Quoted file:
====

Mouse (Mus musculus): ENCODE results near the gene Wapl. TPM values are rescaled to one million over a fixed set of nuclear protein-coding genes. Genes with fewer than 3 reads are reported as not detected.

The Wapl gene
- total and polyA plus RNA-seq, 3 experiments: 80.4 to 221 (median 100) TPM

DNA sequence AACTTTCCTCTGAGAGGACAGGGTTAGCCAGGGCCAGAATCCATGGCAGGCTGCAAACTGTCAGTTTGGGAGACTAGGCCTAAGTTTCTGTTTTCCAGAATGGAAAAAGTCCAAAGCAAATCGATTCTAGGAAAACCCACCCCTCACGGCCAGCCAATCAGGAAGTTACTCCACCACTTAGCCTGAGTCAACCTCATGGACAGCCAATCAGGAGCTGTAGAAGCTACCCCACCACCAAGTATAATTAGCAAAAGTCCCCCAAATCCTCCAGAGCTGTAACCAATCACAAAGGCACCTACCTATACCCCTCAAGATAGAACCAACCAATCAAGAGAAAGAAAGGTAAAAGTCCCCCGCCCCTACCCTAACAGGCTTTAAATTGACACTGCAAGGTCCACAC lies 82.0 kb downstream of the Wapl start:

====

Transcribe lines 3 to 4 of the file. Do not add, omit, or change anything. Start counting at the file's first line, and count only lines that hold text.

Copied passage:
- total and polyA plus RNA-seq, 3 experiments: 80.4 to 221 (median 100) TPM

DNA sequence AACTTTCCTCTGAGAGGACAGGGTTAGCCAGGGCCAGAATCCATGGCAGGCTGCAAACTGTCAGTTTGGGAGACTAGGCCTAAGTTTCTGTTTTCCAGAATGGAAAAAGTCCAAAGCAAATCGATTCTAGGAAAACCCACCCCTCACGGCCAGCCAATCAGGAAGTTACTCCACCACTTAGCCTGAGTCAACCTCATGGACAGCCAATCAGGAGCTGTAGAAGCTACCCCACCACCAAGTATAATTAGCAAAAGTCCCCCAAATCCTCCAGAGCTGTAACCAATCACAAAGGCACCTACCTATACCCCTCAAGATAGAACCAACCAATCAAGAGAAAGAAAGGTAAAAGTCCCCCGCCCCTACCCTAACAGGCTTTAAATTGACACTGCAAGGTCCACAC lies 82.0 kb downstream of the Wapl start: